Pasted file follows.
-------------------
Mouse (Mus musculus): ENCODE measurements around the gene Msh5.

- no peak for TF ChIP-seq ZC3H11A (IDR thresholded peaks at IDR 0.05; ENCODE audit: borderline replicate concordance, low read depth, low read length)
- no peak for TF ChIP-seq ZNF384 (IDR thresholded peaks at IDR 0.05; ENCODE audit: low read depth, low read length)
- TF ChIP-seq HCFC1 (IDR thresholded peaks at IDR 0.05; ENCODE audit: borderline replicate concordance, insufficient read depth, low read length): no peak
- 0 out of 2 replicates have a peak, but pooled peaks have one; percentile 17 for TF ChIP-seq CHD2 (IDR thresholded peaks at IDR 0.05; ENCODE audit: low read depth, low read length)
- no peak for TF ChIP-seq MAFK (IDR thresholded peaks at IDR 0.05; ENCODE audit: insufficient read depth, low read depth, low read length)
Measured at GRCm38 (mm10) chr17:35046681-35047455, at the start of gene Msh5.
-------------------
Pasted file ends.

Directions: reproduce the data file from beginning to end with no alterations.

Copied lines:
Mouse (Mus musculus): ENCODE measurements around the gene Msh5.

- no peak for TF ChIP-seq ZC3H11A (IDR thresholded peaks at IDR 0.05; ENCODE audit: borderline replicate concordance, low read depth, low read length)
- no peak for TF ChIP-seq ZNF384 (IDR thresholded peaks at IDR 0.05; ENCODE audit: low read depth, low read length)
- TF ChIP-seq HCFC1 (IDR thresholded peaks at IDR 0.05; ENCODE audit: borderline replicate concordance, insufficient read depth, low read length): no peak
- 0 out of 2 replicates have a peak, but pooled peaks have one; percentile 17 for TF ChIP-seq CHD2 (IDR thresholded peaks at IDR 0.05; ENCODE audit: low read depth, low read length)
- no peak for TF ChIP-seq MAFK (IDR thresholded peaks at IDR 0.05; ENCODE audit: insufficient read depth, low read depth, low read length)
Measured at GRCm38 (mm10) chr17:35046681-35047455, at the start of gene Msh5.